Writing and Publishing: Who makes the rules anyway?

In the world of writing there are many rules; almost as many rules as there are for parenting. There are rules for grammar, structure, plot, point of view, narrative, character, use of adverbs, length, genre. There are rules for writing regimes, how often and when. There are rules for raising your profile, gaining an audience, social networking. There are submission rules, how to find an agent rules, how to find a publisher rules and how to be commercial rules.

Rules are good. Rules are helpful. Rules are there for a reason. They stabilize society. They streamline processes, they make books marketable, they help you make the most effective use of your time, they help you to become a better writer.

Rule-consciousness is one of Cattell’s sixteen traits of his personality trait theory. How rule bound you are is sometimes measured on personality tests determining your suitability for certain kinds of employment. You may be the kind of person that is susceptible to social or peer pressures. Or as an artist – are you a free thinker, an experimentalist, a subvertor of convention, a mould breaker?

As a parent, as a writer, I want to fit in. I want my children to be accepted among their peers. As a writer I want my books at some point to be read and enjoyed, to make sense to people. But also I don’t want to be caught in the river of the done thing. I don’t want to spend a fortune on my child’s birthday party because every one else is doing it. I want to write from my gut first and foremost, dare to say no to convention and create something that will inspire.

The rules are changing in publishing. E-books and self-publishing, blog posting fiction are now a way of reaching an audience, not just an alternative to conventional publishing. This may lead to greater democracy, rule bending, the breaking down of categories, where the reader now rules. This may be the time when we can be the writers we want to be, using the rules to guide but not dictate, to give coherence but not stifle, to ensure quality but provide freedom.


  1. I like how you point out that maybe we could use the rules to guide us, rather than dictate our writing. Like you, I do try and follow rules when it comes to writing. But, the rules of publishing, submissions, agents are often so many, that it can become a little confusing. With the introduction of e-readers and indeed iPads, there is a revolution in publishing, which is breaking the mould. Maybe, this will transfer to writers, I guess we’ll have to watch this space…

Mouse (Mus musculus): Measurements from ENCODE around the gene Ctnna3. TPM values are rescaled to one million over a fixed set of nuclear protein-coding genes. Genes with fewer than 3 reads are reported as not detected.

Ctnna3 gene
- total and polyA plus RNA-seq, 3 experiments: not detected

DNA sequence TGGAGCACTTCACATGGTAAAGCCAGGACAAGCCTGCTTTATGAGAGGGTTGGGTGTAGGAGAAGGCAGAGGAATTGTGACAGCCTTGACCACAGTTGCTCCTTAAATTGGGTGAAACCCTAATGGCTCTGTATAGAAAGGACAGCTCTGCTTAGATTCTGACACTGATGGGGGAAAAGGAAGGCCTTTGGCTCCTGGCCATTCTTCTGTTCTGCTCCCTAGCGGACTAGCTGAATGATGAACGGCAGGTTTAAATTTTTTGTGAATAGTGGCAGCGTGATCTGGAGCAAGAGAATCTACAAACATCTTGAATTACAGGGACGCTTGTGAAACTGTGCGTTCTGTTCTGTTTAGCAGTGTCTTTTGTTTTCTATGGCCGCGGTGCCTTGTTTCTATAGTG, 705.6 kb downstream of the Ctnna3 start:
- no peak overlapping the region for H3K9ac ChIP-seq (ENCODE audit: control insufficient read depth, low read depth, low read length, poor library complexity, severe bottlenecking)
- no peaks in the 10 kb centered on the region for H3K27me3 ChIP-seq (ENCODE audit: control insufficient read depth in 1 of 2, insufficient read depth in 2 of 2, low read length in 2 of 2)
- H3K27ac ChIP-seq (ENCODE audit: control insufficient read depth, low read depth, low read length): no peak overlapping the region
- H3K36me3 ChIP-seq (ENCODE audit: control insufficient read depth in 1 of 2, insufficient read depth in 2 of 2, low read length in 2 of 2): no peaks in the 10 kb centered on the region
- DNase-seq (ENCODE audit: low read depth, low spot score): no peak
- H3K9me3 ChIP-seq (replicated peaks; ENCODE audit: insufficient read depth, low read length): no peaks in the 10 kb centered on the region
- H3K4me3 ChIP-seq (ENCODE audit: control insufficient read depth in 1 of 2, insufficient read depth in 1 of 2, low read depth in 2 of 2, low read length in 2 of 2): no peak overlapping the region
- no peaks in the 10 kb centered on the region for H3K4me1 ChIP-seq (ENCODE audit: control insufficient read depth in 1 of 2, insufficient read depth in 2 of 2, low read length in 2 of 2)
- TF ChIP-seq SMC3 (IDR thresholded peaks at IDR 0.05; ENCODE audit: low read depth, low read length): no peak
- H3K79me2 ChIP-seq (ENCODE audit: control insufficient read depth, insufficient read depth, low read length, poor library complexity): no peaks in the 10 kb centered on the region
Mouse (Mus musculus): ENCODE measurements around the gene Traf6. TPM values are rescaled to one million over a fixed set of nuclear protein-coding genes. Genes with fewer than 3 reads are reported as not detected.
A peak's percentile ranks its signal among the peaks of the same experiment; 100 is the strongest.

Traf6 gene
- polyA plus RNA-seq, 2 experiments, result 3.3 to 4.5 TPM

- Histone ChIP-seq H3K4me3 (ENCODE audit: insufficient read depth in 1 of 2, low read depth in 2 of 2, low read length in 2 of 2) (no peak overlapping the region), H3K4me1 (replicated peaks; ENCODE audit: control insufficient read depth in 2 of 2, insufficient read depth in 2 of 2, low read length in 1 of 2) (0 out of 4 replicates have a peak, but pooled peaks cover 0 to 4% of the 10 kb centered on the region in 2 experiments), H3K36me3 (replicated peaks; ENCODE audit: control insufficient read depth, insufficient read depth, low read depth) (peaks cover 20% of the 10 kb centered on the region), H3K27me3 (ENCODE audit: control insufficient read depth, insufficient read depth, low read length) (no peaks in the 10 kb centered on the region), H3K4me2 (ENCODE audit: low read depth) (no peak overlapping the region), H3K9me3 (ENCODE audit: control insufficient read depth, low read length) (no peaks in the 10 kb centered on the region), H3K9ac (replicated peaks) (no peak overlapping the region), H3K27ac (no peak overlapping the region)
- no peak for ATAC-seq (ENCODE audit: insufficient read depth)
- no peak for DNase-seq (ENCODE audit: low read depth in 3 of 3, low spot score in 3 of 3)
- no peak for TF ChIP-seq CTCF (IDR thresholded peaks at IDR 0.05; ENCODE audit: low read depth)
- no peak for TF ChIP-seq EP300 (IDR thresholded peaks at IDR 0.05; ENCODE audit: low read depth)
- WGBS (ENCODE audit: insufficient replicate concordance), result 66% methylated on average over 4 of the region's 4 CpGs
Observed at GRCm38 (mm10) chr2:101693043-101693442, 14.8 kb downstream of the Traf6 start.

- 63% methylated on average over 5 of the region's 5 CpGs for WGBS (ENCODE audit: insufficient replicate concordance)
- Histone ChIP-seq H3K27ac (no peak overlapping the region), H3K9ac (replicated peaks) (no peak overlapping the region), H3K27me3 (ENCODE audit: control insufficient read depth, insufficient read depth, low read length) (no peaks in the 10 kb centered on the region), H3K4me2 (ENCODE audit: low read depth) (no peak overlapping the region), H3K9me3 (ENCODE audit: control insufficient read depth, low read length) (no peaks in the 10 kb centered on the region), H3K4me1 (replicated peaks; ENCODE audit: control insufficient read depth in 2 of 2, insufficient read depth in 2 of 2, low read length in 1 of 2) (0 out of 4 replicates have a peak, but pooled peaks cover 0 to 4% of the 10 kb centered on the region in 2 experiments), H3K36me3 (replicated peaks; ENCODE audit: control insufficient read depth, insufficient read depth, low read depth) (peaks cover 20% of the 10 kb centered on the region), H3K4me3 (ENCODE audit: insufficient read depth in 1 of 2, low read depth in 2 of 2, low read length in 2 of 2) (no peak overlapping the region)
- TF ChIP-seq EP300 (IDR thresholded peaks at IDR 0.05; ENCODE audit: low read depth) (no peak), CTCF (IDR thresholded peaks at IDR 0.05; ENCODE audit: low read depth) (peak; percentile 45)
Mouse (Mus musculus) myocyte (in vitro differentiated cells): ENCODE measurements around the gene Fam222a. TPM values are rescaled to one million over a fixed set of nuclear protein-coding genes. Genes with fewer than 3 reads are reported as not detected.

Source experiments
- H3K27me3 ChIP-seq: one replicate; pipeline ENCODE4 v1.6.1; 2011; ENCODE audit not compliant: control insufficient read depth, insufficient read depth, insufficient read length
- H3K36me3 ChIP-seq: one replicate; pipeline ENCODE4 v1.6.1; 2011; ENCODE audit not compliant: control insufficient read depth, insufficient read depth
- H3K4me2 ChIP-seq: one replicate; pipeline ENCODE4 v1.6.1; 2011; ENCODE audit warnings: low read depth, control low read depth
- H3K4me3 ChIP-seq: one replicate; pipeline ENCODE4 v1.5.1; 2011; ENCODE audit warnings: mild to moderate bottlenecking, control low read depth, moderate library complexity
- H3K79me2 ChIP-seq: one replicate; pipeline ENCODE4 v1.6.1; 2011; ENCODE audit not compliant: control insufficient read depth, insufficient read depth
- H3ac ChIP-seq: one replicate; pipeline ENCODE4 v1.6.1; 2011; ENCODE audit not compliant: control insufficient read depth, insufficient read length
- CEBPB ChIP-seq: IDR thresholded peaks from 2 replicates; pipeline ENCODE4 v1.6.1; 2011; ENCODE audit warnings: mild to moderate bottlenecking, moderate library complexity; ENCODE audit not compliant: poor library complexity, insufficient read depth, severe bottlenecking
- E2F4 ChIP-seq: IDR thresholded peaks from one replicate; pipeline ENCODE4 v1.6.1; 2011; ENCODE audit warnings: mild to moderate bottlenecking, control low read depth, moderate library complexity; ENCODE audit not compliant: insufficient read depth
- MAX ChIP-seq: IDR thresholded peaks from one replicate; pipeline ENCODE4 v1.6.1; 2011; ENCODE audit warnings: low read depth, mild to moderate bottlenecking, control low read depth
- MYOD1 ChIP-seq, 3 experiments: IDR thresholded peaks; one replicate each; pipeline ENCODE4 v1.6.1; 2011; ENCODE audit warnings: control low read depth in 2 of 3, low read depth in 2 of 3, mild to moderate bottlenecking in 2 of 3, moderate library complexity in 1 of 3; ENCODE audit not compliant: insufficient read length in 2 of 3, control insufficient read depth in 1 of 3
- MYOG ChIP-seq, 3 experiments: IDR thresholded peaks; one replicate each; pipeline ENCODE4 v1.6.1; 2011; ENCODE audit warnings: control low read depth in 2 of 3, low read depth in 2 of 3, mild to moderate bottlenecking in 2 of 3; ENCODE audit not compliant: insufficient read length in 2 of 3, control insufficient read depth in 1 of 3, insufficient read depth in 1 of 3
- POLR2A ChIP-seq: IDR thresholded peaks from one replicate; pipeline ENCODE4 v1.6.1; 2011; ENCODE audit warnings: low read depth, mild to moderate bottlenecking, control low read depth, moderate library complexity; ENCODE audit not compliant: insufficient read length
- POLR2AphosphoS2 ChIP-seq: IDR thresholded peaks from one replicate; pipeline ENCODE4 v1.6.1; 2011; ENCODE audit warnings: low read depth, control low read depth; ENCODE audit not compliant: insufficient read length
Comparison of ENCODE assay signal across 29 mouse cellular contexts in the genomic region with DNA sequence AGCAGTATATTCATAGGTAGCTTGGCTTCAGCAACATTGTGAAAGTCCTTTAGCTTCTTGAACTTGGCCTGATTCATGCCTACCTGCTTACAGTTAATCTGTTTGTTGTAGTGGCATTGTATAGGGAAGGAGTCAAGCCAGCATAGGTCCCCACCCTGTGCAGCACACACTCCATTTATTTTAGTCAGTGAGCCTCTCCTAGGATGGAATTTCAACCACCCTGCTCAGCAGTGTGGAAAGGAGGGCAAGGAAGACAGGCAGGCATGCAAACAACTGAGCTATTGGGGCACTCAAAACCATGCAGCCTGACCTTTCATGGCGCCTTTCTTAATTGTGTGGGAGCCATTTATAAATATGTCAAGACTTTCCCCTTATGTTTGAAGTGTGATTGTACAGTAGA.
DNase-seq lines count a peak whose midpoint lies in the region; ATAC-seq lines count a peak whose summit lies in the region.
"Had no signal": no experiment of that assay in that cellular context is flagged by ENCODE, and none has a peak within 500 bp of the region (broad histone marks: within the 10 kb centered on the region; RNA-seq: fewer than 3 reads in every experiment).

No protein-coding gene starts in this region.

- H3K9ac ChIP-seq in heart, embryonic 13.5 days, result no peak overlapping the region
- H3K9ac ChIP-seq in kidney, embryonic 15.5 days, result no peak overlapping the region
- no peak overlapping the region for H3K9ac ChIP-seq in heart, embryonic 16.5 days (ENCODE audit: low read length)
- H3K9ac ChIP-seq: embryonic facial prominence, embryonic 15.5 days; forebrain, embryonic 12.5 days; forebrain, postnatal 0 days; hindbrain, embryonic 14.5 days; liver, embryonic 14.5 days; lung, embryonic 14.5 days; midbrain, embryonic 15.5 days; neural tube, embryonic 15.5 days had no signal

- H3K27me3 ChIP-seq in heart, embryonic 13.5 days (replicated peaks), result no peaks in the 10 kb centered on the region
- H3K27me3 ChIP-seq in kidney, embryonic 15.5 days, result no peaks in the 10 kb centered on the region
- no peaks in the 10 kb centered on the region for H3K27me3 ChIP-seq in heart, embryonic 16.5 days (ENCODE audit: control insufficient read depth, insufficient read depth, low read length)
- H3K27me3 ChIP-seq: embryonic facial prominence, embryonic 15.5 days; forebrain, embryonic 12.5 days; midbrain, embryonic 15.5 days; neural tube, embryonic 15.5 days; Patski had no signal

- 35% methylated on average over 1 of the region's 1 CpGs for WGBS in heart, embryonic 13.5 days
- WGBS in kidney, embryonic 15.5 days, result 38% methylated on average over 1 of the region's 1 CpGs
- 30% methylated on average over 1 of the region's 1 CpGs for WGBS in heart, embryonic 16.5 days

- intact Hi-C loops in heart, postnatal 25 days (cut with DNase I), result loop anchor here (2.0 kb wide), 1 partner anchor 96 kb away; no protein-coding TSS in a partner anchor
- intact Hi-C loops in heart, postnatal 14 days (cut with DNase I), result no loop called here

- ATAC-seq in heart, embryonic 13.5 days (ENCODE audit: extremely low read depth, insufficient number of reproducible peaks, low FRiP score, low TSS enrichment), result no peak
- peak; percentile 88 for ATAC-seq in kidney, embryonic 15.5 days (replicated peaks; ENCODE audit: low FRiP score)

2. In some ways I am glad I was ignorant of “the rules” when I first started writing, I’m a great believer in the content shapes the form, and a lot of rules regarding short stories are quite dictatorial, a lot of NEVERS; I wrote a lot of stories that began with a woman waking up… which I later learnt is a real cliche, but one of them got published…so i’m glad I wasn’t aware enough of that rule to rewrite a more “original” beginning, sometimes, beginning to write, is like waking up, so thats where we start…
    And there is a real fashion, and I hope it will pass, for pared down, masculine, in my nind writing, like Carver, who is good, but he’s not God, and it’s not the only way to write a short story… “kill those adjectives!” the writing books tell me – feck off I say!

    1. Yes, I say ‘feck off’ too as will be obvious from my writing. There are different kinds of stories and markets. The New Yorker is the pinnacle of achievement for many short story writers but I’ve read articles where its been criticised for its conventiality, the magazines often want a lighter tone but there’s a lot to be said for going with the gut and being experimental. If you are aware of the rules but know how to juggle them then you can achieve so much more.

  3. There are rules?

    Nobody told me, but if they tried to I probably wasn’t listening.

    I’m with Niamh, content must always shape the form.

    I don’t think there are any rules; there are prescriptions which because they seem to have worked in the past, become calcified into rules, but they have no real legitimacy – they still relate to practices and conventions not universal rules.

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